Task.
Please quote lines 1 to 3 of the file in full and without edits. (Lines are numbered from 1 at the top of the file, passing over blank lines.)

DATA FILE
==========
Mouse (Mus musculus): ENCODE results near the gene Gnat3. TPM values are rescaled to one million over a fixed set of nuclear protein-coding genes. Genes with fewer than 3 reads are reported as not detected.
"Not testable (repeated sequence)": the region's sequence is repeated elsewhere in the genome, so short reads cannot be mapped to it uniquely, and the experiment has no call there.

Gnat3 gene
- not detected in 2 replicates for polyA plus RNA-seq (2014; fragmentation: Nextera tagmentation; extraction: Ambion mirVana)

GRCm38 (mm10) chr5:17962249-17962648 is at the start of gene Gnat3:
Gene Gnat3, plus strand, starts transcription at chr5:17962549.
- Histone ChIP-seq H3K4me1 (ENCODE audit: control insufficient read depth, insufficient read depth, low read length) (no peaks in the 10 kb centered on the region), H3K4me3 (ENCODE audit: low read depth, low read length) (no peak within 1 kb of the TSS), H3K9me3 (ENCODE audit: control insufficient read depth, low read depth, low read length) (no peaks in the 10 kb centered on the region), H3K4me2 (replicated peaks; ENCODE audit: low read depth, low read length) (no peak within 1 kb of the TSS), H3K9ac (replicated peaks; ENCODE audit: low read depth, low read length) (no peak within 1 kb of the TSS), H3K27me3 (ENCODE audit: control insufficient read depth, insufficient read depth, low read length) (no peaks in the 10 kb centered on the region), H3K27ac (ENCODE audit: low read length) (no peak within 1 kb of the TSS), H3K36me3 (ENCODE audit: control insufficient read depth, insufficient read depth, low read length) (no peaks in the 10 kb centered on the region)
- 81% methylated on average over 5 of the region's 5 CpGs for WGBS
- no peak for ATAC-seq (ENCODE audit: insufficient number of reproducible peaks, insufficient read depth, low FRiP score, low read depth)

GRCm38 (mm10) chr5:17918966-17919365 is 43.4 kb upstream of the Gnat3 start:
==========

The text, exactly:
Mouse (Mus musculus): ENCODE results near the gene Gnat3. TPM values are rescaled to one million over a fixed set of nuclear protein-coding genes. Genes with fewer than 3 reads are reported as not detected.
"Not testable (repeated sequence)": the region's sequence is repeated elsewhere in the genome, so short reads cannot be mapped to it uniquely, and the experiment has no call there.

Gnat3 gene